Conquent: Without Limits
Conquent: Without Limits
Kristen Fife's Blog

Career Advancement - Ways To Succeed

2015-08-31 19:11:58
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One of the first questions I ask candidates during an initial phone call is “why are you considering new opportunities?” A significant portion of the time the answer is “a lack of growth opportunity at my current employer.”

To me this indicates a company either doesn’t have a viable career transition plan in place or that an employee has tried to expand his or her opportunities and has met with resistance. It is important to note that almost all medium to large employers have standard guidelines in place to qualify for internal promotions such as a specific amount of time in your current role and a minimum score on performance reviews. If I am considering an internal candidate for a role, I always check these two factors before even submitting a candidate to a hiring manager.

When I am considering a candidate for a role that is a career advancement for them, the most important factors for me are: do they have the requisite skills for the position, and does the candidate have enough demonstrated experience using those skills to justify a level change (i.e. from a “software engineer” to a “senior software engineer”, or a “staff accountant” to a “senior accountant.”) If a candidate has earned a certification or taken vocational training to enhance their skills, I am looking for academic/portfolio pieces that reflect the training they pursued; these need to be on their resume in detail and reflect actual work that the candidate expects to be doing with the new found skills. I prefer to see this sort of career enhancement on an internal rather than external candidate, because they can work with their current lead or manager on “stretch” assignments that allow them to build relevant work experience immediately.

Stretch assignments are a great way to try new opportunities with you current employer. Talk to your manager about adding some duties to your regular workload. For example, if you are the company receptionist, ask if you can help the HR or recruiting department schedule training or interviews, or work with some of the Executive Assistants on travel arrangements. If you can consistently balance your regular workload with extra projects for a few months, that is a signal that you are ready to move on in your career. Some companies do have formal stretch programs or career “rotations” where you can formally spend time in a new role exploring options. Check with your HR department to see if these exist.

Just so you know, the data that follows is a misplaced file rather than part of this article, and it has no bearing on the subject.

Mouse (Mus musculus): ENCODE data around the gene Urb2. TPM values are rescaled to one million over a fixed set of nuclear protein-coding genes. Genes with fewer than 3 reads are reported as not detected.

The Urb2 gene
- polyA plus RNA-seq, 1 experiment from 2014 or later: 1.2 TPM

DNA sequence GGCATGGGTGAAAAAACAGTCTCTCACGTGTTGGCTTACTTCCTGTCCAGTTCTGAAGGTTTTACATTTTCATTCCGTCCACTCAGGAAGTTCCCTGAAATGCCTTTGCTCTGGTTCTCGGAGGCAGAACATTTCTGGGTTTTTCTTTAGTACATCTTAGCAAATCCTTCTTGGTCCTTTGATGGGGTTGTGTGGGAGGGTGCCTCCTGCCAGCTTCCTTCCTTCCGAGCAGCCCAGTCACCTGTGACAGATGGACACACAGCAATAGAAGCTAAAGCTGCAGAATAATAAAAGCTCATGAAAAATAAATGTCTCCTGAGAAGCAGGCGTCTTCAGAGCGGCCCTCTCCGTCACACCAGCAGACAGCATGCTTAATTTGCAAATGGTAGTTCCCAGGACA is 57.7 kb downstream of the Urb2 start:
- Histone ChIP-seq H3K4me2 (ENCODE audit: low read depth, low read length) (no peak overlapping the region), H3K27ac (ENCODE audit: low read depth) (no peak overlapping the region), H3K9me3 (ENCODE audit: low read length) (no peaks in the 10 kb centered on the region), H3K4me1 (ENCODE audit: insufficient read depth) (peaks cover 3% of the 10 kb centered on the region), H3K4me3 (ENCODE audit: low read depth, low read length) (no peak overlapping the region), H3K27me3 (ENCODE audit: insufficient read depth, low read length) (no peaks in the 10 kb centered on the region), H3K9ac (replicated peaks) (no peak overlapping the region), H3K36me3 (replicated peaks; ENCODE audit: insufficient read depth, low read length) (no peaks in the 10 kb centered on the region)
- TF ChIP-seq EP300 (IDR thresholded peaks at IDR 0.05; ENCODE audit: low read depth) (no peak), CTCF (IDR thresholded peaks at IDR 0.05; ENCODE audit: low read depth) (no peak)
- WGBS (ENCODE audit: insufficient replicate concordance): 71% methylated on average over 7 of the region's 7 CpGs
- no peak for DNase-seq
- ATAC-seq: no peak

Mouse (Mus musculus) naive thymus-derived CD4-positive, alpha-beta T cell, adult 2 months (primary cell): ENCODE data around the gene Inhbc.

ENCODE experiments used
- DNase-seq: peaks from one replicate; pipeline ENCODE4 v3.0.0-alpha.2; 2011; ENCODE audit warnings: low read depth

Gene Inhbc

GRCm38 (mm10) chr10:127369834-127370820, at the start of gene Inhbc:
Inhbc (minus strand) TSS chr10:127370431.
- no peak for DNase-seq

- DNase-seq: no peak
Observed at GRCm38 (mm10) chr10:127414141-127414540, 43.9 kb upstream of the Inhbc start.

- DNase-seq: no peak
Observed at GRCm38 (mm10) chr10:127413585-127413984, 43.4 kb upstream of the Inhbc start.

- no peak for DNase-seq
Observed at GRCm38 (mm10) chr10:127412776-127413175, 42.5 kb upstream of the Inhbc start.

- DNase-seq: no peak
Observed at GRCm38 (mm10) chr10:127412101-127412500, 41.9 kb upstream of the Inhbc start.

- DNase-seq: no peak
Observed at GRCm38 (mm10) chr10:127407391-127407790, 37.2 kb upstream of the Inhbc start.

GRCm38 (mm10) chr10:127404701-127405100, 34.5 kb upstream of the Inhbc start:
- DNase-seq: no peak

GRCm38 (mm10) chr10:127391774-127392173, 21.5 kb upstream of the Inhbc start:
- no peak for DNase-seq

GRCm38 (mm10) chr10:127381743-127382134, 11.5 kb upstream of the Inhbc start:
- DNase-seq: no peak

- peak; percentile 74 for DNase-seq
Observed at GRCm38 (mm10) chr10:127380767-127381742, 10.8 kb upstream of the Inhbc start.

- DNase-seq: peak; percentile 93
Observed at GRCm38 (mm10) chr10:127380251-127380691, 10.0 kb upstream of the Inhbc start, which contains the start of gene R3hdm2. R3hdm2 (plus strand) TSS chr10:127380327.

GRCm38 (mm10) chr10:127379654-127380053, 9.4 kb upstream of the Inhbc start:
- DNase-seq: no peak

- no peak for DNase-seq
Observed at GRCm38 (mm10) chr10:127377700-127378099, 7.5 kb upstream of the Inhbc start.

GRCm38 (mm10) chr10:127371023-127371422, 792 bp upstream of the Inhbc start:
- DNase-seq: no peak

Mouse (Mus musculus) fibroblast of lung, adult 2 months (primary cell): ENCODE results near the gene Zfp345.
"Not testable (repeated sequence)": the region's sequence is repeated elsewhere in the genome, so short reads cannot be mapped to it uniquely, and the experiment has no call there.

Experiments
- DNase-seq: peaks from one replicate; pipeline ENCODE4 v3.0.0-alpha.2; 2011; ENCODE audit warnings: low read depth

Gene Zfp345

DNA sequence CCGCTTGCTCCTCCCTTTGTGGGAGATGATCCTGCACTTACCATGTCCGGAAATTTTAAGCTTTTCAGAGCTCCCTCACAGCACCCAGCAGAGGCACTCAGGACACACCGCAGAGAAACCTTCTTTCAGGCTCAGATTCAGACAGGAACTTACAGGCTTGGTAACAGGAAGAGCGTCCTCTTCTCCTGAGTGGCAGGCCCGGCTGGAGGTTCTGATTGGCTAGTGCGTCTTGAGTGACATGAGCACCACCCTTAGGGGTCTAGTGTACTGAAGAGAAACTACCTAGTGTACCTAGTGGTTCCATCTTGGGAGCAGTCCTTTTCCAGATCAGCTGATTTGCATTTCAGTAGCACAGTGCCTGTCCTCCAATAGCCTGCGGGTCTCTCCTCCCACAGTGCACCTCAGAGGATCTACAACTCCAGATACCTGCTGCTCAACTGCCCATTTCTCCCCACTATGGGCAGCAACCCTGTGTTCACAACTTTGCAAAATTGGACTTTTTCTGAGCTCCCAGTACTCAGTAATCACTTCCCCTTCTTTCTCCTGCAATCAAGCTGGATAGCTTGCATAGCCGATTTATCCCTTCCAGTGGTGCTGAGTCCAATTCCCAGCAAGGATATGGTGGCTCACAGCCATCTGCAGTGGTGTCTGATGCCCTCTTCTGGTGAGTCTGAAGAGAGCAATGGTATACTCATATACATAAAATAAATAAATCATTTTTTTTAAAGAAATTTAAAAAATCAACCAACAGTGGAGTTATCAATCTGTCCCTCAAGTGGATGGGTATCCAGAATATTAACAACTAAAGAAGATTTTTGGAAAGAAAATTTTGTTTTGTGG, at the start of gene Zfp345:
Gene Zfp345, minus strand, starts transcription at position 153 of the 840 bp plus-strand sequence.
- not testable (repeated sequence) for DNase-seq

I look for a progression of responsibility on a resume for a candidate looking to advance in their career. A year is about the minimum amount of time in a specific job to learn it. Eighteen months to two years is a preferable amount of time to learn and become proficient in a specific job. Volunteering is also a valid way to display skills, especially if they enhance your current career path. Teaching and writing are also a great way to display skills that may or may not be part of your “day” job. Writing can include a blog that discusses the area you are hoping to move into regularly (including detailed examples of the topic and your opinion or ways you are using the information). If you are pursuing a tech career, Github projects are key.

An example would be a friend that had a career in legal operations for over ten years, but who volunteered for a local music non-profit for three years as the Executive Director as well as managed an indie band part-time. After moving to NYC, she was looking for a new job but was trying to figure out how to include both aspects of her career interests to increase her marketability; my advice was to use two distinct resumes, one for each separate career track. She did that and ended up in a legal operations role and volunteering for a social justice non-profit that she is hoping to turn into a full time job eventually.

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